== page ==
Emma Thvedt ’20 Earns Prestigious Boren Scholarship

Emma Thvedt ’20 is the latest Tar to earn the prestigious competitive scholarship, which is reserved for students who intend to pursue careers in federal national security.

The National Security Education Program has named Emma Thvedt ’20 a 2018 Boren Scholar.

The David L. Boren Scholarship provides funding for U.S. undergraduate students to study less commonly taught languages in international regions critical to U.S. interests. In exchange for funding, Boren Scholars commit to work in the federal government for at least one year after graduation.

The scholarship is a perfect fit for Thvedt, a double major in English and music who started studying Japanese in high school and plans to serve as a foreign service officer. She wasted no time putting the scholarship, which carries a maximum award of $20,000, to good use.

Thvedt is spending her summer in an intensive Japanese language school program in Tokyo. She’ll continue her studies in the Japanese capital this fall at J.F. Oberlin University. The six-month study-abroad experience is the latest stop on a journey that began when Thvedt was just 14.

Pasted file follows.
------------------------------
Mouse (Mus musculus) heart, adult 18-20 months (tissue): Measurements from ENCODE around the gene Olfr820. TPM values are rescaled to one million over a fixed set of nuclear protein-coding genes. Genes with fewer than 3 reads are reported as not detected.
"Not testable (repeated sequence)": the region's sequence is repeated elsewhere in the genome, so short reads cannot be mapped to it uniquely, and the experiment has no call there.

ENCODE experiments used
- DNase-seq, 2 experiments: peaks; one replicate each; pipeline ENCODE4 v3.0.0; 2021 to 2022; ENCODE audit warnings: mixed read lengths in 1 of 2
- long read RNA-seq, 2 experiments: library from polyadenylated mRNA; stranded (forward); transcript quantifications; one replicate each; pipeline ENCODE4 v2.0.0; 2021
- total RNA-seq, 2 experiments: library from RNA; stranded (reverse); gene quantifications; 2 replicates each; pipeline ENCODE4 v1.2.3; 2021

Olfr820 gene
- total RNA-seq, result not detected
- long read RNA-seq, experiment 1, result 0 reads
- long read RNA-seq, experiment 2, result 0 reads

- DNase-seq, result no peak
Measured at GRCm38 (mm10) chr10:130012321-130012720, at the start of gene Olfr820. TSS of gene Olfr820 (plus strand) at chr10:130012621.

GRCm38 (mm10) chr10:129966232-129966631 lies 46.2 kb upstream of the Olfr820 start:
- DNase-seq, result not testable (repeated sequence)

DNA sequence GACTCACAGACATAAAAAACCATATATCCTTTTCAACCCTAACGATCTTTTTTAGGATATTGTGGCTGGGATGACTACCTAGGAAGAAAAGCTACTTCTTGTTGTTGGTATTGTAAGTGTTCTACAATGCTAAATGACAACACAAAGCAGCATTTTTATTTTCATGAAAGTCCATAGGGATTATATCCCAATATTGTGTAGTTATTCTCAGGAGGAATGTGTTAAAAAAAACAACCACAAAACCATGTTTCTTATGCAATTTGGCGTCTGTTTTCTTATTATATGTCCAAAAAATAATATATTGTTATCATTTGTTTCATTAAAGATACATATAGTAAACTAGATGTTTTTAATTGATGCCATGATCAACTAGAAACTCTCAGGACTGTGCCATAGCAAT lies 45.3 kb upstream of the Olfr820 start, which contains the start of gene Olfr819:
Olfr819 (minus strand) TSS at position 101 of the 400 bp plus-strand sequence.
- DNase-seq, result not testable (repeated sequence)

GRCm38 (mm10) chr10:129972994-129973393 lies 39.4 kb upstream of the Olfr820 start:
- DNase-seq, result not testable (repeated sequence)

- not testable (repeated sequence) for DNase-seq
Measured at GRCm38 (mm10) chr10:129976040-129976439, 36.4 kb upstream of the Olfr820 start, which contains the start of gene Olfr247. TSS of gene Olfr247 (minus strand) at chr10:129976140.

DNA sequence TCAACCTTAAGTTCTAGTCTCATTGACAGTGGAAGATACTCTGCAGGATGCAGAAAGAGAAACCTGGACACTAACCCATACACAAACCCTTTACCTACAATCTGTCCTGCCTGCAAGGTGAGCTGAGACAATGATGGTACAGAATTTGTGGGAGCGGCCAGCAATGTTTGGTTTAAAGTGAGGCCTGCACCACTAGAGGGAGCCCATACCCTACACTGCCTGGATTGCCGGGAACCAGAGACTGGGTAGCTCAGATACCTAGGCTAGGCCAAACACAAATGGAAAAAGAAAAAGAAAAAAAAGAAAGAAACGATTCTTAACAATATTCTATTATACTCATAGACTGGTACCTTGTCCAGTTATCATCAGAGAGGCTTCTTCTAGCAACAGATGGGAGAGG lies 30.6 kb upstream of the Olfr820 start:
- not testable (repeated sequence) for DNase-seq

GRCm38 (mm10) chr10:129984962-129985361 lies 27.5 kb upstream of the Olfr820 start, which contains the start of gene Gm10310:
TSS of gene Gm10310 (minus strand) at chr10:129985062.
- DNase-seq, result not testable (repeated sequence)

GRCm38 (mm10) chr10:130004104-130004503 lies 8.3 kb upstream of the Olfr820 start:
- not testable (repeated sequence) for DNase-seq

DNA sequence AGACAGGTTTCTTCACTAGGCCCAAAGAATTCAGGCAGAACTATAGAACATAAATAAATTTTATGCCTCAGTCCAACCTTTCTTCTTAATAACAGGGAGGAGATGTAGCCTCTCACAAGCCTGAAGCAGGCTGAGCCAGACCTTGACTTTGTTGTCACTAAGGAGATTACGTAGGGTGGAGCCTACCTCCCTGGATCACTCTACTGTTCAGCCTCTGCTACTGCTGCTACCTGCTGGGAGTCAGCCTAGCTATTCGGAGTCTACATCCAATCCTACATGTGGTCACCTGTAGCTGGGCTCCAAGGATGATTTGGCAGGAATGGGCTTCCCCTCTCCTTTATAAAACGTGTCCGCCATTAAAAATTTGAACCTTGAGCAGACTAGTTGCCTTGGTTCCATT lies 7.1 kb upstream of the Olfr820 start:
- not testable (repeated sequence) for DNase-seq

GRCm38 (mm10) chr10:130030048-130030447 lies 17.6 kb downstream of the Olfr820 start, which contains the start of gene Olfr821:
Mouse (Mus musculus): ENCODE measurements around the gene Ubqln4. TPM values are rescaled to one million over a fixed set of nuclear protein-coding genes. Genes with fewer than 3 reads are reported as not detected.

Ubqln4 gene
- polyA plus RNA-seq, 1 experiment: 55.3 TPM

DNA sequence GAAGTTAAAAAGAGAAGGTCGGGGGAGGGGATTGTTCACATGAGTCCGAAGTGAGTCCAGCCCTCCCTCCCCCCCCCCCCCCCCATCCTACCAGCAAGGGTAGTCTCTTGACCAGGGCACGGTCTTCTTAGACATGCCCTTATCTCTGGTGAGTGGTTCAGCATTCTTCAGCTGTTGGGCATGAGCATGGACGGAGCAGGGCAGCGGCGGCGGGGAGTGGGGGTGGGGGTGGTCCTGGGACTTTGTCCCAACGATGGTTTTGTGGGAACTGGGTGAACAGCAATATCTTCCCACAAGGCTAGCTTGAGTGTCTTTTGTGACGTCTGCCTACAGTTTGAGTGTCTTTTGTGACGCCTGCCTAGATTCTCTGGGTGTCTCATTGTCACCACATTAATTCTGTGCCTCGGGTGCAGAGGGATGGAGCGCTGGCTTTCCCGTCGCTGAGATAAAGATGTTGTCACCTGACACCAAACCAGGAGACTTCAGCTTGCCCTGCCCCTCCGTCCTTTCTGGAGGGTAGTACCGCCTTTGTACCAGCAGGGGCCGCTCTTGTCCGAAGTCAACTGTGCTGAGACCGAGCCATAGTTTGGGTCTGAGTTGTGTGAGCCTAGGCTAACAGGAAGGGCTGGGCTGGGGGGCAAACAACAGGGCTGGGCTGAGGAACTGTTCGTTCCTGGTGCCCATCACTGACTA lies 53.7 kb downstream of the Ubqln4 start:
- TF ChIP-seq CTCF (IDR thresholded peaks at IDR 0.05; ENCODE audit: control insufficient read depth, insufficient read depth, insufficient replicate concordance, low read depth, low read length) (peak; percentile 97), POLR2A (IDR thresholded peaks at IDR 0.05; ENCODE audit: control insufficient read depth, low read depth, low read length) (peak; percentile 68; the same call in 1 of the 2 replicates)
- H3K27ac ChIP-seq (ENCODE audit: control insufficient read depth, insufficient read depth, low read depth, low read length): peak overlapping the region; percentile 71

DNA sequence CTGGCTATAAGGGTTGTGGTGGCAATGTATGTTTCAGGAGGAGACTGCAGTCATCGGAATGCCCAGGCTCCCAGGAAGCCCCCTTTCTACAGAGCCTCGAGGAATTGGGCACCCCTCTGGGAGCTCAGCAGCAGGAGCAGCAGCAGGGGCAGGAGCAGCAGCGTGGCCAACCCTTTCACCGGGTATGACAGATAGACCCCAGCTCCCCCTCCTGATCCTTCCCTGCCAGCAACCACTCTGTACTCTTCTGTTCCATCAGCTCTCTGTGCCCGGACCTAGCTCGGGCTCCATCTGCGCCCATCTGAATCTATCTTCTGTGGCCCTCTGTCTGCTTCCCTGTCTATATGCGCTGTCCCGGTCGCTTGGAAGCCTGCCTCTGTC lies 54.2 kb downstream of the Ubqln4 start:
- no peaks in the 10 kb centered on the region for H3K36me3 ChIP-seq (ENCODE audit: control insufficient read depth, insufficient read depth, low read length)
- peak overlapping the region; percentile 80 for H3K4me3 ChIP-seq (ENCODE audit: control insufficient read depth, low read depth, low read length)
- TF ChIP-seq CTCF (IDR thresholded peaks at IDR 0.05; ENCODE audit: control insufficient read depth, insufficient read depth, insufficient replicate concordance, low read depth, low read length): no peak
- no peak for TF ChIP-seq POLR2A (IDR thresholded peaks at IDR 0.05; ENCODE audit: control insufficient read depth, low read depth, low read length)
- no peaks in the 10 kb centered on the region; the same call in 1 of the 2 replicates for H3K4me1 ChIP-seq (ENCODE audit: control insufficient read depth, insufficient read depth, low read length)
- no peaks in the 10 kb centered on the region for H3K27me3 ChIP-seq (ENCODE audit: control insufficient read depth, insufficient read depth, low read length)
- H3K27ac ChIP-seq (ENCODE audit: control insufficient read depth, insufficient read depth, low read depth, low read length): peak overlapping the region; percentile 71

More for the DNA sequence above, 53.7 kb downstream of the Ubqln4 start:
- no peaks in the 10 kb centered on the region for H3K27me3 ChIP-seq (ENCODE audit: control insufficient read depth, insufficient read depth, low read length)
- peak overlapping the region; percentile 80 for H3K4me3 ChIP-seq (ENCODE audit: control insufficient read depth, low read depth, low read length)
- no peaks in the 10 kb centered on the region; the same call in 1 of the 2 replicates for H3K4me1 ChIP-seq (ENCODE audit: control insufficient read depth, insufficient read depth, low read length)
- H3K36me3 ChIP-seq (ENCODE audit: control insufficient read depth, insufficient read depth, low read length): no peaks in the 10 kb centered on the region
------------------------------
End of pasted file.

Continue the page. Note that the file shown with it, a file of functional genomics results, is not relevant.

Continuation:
After falling in love with the Japanese language as a high school freshman, Thvedt participated in the Kakehashi Project, a 10-day exchange program funded by the Japan Foundation.

“On that trip, we were introduced to the history of U.S.-Japanese relations—from Japan’s past isolationism and the beginning of diplomatic relations to our disunion in World War II and our post-war reunion,” says Thvedt. “The Japan Foundation emphasized the importance of our relationship and the work that still needs to be done in the future, and it triggered the idea of a future career in diplomacy.”

A year later, Thvedt returned to Japan to participate in a year-long study-abroad program. Her time in the southern part of the island only deepened her love for the Japanese language and solidified her ambition to pursue diplomacy.

While Thvedt’s dual passions for language and diplomacy were well developed before arriving on campus, she credits Rollins’ academic rigor and personalized learning environment for helping her secure the Boren, which is one of the nation’s most competitive scholarships.

“Since the Boren is competitive, it’s important to do well academically and to show involvement in extracurricular activities,” says Thvedt. “Rollins gives students a lot of attention and resources, and I have thrived in this environment the past two years. If I went to another school, I don’t think I would have been as academically prepared.”

Thvedt is the sixth Rollins student to win a Boren Scholarship in the past decade, joining Karina Barbesino ’19 (China), Caleb Archuleta ’18 (Morocco), Shelby McGuire ’15 (Rwanda), Kari Smith ’12 (Japan), and Fatema Kermalli ’11 (Jordan).

Photo by Scott Cook Photo by Scott Cook

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